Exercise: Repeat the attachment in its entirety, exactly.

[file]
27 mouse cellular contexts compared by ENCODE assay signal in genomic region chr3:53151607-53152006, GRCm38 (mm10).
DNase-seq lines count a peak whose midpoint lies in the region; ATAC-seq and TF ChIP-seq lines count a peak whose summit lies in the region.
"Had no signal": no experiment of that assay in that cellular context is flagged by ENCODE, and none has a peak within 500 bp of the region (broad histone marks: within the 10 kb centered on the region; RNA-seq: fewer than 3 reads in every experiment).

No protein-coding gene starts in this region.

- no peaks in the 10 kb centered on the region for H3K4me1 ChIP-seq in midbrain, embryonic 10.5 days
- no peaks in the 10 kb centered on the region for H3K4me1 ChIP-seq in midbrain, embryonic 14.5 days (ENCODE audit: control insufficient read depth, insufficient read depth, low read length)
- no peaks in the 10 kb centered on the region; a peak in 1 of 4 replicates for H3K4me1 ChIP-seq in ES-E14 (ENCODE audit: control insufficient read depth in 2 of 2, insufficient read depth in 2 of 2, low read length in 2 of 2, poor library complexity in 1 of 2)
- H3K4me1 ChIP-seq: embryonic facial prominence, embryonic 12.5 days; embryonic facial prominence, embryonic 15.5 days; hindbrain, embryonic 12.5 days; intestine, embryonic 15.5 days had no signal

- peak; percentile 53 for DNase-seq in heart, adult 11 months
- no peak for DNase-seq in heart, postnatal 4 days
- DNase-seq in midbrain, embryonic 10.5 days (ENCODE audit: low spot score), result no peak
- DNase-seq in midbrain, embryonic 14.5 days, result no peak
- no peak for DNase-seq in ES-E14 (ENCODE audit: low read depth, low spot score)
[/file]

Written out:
27 mouse cellular contexts compared by ENCODE assay signal in genomic region chr3:53151607-53152006, GRCm38 (mm10).
DNase-seq lines count a peak whose midpoint lies in the region; ATAC-seq and TF ChIP-seq lines count a peak whose summit lies in the region.
"Had no signal": no experiment of that assay in that cellular context is flagged by ENCODE, and none has a peak within 500 bp of the region (broad histone marks: within the 10 kb centered on the region; RNA-seq: fewer than 3 reads in every experiment).

No protein-coding gene starts in this region.

- no peaks in the 10 kb centered on the region for H3K4me1 ChIP-seq in midbrain, embryonic 10.5 days
- no peaks in the 10 kb centered on the region for H3K4me1 ChIP-seq in midbrain, embryonic 14.5 days (ENCODE audit: control insufficient read depth, insufficient read depth, low read length)
- no peaks in the 10 kb centered on the region; a peak in 1 of 4 replicates for H3K4me1 ChIP-seq in ES-E14 (ENCODE audit: control insufficient read depth in 2 of 2, insufficient read depth in 2 of 2, low read length in 2 of 2, poor library complexity in 1 of 2)
- H3K4me1 ChIP-seq: embryonic facial prominence, embryonic 12.5 days; embryonic facial prominence, embryonic 15.5 days; hindbrain, embryonic 12.5 days; intestine, embryonic 15.5 days had no signal

- peak; percentile 53 for DNase-seq in heart, adult 11 months
- no peak for DNase-seq in heart, postnatal 4 days
- DNase-seq in midbrain, embryonic 10.5 days (ENCODE audit: low spot score), result no peak
- DNase-seq in midbrain, embryonic 14.5 days, result no peak
- no peak for DNase-seq in ES-E14 (ENCODE audit: low read depth, low spot score)